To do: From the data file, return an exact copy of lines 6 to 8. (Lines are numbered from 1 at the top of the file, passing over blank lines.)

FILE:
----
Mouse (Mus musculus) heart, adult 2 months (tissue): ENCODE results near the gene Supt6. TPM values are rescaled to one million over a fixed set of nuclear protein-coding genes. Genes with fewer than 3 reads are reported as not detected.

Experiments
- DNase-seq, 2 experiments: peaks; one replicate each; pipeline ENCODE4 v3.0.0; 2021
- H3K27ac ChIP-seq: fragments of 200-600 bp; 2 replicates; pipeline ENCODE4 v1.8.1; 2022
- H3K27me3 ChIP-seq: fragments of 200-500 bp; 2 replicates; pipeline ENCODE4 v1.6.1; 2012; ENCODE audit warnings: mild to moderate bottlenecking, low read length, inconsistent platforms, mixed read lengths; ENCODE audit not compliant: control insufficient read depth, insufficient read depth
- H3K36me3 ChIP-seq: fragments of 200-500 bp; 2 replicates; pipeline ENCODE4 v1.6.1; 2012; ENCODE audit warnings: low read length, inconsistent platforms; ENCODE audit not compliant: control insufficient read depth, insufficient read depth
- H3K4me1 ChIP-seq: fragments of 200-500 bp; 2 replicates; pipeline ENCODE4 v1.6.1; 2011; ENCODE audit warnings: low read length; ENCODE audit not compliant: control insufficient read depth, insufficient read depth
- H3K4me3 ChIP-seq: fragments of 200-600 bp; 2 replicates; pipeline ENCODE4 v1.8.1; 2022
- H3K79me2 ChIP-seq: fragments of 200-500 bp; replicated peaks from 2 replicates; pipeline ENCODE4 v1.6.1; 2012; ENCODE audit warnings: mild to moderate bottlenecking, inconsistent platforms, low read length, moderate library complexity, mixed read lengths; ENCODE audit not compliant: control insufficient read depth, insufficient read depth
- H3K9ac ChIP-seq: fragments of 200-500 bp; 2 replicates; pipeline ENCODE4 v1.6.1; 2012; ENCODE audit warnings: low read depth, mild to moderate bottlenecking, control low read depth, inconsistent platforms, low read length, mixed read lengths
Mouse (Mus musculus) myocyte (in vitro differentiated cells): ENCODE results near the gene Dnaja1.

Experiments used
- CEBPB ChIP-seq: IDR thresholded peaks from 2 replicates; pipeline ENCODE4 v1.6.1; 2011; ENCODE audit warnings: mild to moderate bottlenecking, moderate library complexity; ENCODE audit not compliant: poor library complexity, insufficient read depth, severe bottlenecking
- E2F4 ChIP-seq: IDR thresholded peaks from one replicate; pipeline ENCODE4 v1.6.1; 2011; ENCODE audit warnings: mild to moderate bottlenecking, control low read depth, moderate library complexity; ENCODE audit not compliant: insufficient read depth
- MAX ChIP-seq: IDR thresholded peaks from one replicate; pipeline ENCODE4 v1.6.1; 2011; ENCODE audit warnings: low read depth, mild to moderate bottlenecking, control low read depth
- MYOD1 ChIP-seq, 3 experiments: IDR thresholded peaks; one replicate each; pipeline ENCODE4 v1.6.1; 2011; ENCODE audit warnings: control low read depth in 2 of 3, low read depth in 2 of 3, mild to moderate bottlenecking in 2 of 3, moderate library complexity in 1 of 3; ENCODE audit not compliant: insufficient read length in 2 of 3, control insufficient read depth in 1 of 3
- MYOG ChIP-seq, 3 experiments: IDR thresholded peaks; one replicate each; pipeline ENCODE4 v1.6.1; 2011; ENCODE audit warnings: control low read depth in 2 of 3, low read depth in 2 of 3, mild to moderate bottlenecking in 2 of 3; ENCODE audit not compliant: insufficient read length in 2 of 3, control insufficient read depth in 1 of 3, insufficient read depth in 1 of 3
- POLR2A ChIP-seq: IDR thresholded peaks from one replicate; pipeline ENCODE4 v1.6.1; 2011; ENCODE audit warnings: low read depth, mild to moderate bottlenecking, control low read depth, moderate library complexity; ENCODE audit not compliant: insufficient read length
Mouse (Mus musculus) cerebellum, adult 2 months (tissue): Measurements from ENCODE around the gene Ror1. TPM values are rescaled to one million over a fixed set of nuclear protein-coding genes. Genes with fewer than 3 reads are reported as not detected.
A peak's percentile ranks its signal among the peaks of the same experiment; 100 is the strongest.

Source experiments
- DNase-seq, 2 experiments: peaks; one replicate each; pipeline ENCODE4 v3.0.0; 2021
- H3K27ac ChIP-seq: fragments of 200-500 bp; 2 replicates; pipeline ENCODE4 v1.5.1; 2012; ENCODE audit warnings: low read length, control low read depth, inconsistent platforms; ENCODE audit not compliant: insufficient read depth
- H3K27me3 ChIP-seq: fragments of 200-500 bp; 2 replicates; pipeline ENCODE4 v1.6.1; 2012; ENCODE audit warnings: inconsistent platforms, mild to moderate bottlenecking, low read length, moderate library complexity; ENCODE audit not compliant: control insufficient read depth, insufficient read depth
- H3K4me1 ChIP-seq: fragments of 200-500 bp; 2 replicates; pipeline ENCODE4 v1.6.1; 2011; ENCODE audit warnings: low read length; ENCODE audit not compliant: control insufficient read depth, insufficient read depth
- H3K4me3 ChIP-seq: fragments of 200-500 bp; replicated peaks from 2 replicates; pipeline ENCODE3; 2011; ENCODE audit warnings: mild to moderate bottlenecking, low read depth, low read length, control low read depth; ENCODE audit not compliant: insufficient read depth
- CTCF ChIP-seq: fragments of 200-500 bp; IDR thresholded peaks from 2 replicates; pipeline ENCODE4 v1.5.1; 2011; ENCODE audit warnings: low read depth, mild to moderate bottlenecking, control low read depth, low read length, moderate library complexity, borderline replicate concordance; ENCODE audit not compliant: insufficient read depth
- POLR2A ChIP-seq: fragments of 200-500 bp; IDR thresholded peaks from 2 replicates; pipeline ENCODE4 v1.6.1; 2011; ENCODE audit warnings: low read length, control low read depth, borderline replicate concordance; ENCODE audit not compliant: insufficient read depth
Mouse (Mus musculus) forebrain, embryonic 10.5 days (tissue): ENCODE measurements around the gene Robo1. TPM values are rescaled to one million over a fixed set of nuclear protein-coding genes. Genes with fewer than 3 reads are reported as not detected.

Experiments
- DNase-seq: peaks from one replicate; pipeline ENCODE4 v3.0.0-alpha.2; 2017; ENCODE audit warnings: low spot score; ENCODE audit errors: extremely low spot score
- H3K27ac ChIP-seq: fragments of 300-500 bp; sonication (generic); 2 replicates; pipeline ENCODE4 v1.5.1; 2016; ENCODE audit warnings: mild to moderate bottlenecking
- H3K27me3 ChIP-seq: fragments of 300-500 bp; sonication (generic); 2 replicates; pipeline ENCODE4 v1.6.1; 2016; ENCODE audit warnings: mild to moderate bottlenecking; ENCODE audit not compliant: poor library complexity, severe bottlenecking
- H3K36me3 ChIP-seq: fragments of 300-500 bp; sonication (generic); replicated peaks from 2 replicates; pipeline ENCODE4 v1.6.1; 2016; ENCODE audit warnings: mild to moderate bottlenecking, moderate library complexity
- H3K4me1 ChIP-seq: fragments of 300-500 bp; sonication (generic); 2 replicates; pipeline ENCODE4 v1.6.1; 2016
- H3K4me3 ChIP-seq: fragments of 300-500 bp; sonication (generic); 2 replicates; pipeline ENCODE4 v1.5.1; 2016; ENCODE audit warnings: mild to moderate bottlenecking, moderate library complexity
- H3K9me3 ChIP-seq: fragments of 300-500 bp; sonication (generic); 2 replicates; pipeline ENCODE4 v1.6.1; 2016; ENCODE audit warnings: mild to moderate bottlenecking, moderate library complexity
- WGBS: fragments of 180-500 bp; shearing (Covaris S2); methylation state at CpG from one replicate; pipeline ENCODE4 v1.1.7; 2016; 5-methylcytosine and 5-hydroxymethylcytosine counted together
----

- H3K36me3 ChIP-seq: fragments of 200-500 bp; 2 replicates; pipeline ENCODE4 v1.6.1; 2012; ENCODE audit warnings: low read length, inconsistent platforms; ENCODE audit not compliant: control insufficient read depth, insufficient read depth
- H3K4me1 ChIP-seq: fragments of 200-500 bp; 2 replicates; pipeline ENCODE4 v1.6.1; 2011; ENCODE audit warnings: low read length; ENCODE audit not compliant: control insufficient read depth, insufficient read depth
- H3K4me3 ChIP-seq: fragments of 200-600 bp; 2 replicates; pipeline ENCODE4 v1.8.1; 2022